Topic - William L. Shirer

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  • The liberation of Paris by its own people is best put into perspective when compared with the disgraceful weeks of 1940, when, as William L. Shirer wrote in his 1969 book "The Collapse of the Third Republic," "this old parliamentary democracy, the world's second-largest empire, one of Europe's principal powers and perhaps its most civilized, and reputedly possessing one of the finest armies in the world, went down to utter military defeat, leaving its citizens, who had been heirs to a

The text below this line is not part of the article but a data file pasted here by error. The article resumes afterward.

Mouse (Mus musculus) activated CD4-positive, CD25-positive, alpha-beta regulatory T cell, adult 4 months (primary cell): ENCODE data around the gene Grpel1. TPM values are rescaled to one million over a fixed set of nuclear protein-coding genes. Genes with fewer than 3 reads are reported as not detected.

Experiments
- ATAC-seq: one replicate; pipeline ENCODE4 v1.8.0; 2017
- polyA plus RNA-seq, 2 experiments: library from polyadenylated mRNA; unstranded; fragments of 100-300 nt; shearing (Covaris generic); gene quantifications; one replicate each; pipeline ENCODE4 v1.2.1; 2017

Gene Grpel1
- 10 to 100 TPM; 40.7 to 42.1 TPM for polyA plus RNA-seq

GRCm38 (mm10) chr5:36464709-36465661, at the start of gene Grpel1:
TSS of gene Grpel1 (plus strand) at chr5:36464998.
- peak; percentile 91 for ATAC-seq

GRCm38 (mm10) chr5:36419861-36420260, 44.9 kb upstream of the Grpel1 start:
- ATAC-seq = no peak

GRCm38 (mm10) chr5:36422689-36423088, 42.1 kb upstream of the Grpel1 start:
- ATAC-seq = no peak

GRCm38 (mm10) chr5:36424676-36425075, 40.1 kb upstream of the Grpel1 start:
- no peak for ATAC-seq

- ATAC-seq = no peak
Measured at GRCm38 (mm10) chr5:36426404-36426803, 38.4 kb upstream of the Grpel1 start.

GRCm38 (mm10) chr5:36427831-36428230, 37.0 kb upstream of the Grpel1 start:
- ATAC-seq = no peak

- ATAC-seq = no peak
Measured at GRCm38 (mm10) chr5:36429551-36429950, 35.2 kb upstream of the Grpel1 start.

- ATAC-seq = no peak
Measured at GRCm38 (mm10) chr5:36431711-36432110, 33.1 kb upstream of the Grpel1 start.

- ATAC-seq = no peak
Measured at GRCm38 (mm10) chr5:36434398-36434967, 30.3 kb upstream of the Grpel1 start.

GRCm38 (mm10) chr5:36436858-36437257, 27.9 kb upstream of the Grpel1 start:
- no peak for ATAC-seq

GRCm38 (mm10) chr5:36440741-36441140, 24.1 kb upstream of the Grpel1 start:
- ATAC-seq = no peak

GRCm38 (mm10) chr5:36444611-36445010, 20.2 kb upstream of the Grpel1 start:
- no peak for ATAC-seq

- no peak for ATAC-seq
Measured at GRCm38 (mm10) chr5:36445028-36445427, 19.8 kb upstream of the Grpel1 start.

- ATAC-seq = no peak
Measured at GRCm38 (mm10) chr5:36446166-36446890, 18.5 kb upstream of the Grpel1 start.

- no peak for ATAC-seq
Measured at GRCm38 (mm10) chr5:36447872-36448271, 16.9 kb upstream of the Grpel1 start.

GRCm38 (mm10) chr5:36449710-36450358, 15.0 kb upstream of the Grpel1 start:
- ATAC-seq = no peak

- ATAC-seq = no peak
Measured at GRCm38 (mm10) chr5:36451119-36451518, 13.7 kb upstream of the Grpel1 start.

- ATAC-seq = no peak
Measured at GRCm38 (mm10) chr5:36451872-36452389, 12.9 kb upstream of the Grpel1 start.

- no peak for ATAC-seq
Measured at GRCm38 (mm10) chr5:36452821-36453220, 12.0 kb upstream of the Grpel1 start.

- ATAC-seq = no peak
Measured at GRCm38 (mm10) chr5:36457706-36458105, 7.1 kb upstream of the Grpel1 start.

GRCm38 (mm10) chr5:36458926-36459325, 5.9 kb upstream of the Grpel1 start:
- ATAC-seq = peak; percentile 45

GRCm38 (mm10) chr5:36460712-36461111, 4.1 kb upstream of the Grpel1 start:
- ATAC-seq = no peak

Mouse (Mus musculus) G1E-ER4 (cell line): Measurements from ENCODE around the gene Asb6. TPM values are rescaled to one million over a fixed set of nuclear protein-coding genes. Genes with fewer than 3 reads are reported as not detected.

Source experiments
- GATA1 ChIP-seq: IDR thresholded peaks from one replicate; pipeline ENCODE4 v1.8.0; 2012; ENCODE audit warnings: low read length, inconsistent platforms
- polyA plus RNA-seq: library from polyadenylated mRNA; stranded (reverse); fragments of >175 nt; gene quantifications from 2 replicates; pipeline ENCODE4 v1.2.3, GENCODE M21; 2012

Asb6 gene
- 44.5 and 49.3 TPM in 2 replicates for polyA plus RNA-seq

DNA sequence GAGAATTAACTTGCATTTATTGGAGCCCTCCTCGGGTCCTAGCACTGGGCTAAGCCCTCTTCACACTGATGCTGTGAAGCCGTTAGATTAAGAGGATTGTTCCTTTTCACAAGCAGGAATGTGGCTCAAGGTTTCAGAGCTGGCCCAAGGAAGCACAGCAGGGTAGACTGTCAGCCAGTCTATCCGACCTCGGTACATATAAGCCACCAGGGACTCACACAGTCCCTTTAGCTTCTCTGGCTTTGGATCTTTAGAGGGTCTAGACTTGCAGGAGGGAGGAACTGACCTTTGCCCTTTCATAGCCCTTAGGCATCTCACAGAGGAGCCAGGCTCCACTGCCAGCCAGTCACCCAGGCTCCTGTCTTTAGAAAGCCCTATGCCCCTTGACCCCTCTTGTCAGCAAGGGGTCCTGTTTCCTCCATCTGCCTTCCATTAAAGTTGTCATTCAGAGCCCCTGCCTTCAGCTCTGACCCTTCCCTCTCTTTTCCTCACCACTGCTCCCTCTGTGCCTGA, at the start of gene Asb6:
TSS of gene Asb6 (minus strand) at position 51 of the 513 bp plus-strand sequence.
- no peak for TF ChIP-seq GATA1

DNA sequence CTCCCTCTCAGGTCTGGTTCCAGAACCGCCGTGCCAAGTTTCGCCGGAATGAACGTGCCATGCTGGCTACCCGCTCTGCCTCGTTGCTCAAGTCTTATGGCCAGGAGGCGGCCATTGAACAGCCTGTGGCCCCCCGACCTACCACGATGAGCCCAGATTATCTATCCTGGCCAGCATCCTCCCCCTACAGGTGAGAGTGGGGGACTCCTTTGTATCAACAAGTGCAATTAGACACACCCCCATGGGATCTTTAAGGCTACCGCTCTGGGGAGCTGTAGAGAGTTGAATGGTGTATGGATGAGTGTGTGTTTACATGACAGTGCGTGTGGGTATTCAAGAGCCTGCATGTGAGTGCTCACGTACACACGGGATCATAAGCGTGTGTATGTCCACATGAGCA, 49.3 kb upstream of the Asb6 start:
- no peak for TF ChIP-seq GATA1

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  • "In between, lay the majority of Protestants," writes Shirer, "who seemed too timid to join either of the two warring groups, who sat on the fence and eventually, for the most part, landed in the arms of Hitler, accepting his authority to intervene in church affairs."

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